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29th August – Editorials/Opinions Analyses

Contents

  1. National well-being and the counts that matter
  2. SC: Flag inequalities within SC-ST categories
  3. Government and Common Electoral Roll

NATIONAL WELL-BEING AND THE COUNTS THAT MATTER

Focus: GS-II Governance, Social Justice

Introduction

  • Measuring and tracking matters of import is critical to individual, community as well as national well-being.
  • If we equally value all Indians, we should not stick to decennial census operations alone and count ourselves the way we do — on lines that tell us how we can be sorted and addressed in the political economy; rather, we should do so to understand what our cumulative human capital and potential look like.

Births in the country

  • Current stillbirth numbers in India are hard to pin down, but after accounting for background losses and abortions, there still remains a distressingly large number of still births, sometimes mis-recorded as early neonatal deaths.
  • A birth weight is much more than a number — it is a complex outcome, telling of how well the woman and her family eats, her status among them, and also of any particular condition that the individual mother or newborn child has.
  • Tracking average birthweights by district and subdistrict on a regular basis is a fair proxy for food security, the status of women and the delivery of primary health care.

Height-weight proportions

  • Parental hopes of a child growing up, going to school and becoming successful hit a major hurdle if the height-weight proportions at age five are not normal.
  • If India is to be truly taking advantage of its large birth cohort in the form of a demographic dividend, then the correlate of birthweight and five-year height-weight needs to be reviewed at the highest political levels regularly.
  • It reflects the physical and cognitive nurture of human capital that the country can bank on for its future.

Improved learning

  • Schooling is a socio-economic and gender parity springboard if school completion rates show no gender, rural-urban or parental income divides.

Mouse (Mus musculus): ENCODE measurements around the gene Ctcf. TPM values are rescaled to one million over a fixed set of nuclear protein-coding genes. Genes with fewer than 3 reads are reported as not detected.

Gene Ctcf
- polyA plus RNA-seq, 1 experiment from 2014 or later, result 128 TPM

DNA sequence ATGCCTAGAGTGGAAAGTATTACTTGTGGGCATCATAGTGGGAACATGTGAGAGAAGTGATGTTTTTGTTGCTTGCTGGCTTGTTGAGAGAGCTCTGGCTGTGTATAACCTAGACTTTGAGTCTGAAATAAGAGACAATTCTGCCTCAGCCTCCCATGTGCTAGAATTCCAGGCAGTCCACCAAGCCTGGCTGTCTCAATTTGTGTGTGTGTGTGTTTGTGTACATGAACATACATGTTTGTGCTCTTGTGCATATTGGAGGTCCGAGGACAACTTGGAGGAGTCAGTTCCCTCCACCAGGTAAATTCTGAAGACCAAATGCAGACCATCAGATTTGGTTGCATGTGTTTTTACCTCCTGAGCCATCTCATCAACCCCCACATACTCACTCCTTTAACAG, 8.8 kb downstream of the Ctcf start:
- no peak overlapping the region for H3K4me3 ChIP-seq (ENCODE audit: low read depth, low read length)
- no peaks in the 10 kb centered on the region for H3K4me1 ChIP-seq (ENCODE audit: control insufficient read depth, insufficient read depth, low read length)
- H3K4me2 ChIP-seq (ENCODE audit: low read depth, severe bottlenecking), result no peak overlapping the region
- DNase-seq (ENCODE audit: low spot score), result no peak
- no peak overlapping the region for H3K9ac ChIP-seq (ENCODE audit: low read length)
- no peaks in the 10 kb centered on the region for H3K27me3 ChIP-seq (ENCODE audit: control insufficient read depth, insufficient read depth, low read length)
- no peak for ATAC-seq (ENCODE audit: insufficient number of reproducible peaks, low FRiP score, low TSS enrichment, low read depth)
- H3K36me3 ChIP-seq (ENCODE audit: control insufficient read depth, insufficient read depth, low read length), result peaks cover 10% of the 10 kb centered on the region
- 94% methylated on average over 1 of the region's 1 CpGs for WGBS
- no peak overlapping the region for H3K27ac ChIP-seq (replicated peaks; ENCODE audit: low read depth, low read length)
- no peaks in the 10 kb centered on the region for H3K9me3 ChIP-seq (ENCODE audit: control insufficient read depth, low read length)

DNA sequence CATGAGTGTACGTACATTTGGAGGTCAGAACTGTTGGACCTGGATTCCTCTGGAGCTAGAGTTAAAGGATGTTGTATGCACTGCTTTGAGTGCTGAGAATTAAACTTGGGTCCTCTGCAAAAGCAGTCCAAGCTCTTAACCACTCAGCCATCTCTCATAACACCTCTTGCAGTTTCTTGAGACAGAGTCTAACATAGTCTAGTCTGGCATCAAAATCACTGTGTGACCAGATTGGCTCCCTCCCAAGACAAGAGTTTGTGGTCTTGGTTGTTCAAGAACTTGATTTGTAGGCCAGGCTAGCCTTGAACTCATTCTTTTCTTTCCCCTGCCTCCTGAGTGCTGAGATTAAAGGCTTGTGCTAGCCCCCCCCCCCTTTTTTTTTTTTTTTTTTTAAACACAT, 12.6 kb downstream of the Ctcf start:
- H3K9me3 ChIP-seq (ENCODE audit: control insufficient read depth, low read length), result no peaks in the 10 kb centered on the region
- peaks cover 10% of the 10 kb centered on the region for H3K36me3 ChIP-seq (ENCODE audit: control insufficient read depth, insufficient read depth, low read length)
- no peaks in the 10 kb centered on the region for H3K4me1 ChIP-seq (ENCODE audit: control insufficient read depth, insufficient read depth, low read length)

• Consequently, India may not only bring down its maternal mortality ratios but also improve neonatal and under five mortality rates, through delayed marriages and exercising of reproductive choices by its empowered young women.
  • Grading cognitively ill-equipped or ill-taught children on standardised tests is as much a waste of effort as letting large numbers of young people graduate through courses which are hopelessly out of sync with the expectations of the job interview board.
  • Deworming, school toilets, sanitary pads and bicycles for girls are progressive policy steps in the right direction; adding remedial training and affirmative feedback for teachers will be transformative.
  • With better cognitive capacities and supportive environment, the stress of learning reduces, and outcomes improve.
  • Improved learning should translate into better completion rates at post-secondary and baccalaureate levels but need not necessarily correspond to universal, meaningful employment.

-Source: The Hindu


SC: FLAG INEQUALITIES WITHIN SC-ST CATEGORIES

Focus: GS-II Social Justice

Why in news?

  • A five-judge bench of the Supreme Court ruled that state governments can sub classify Scheduled Castes and Tribes to provide preferential treatment to the more deprived among them so that the real purpose of reservation can be achieved.
  • This contradicts a 2004 order of a five-judge bench that had ruled against states creating subcategories within the SC-ST categories.
  • The final word has not been said since the case has now been referred to a seven-judge Constitution bench of the apex court.

The Merit

  • There is merit in the Supreme Court’s reading that “reservation creates inequalities within the reserved castes itself”.
  • Its support for sub-classification in order for the government to adopt “a distributive justice method so that State largesse does not concentrate in few hands and equal justice to all is provided” is in consonance with the principle and spirit of reservation spelt out in the Constitution.
  • Evidence suggests that a few castes have been cornering most of the benefits extended by reservation to SCs, including in employment and admission to educational institutions.

Unfair Advantage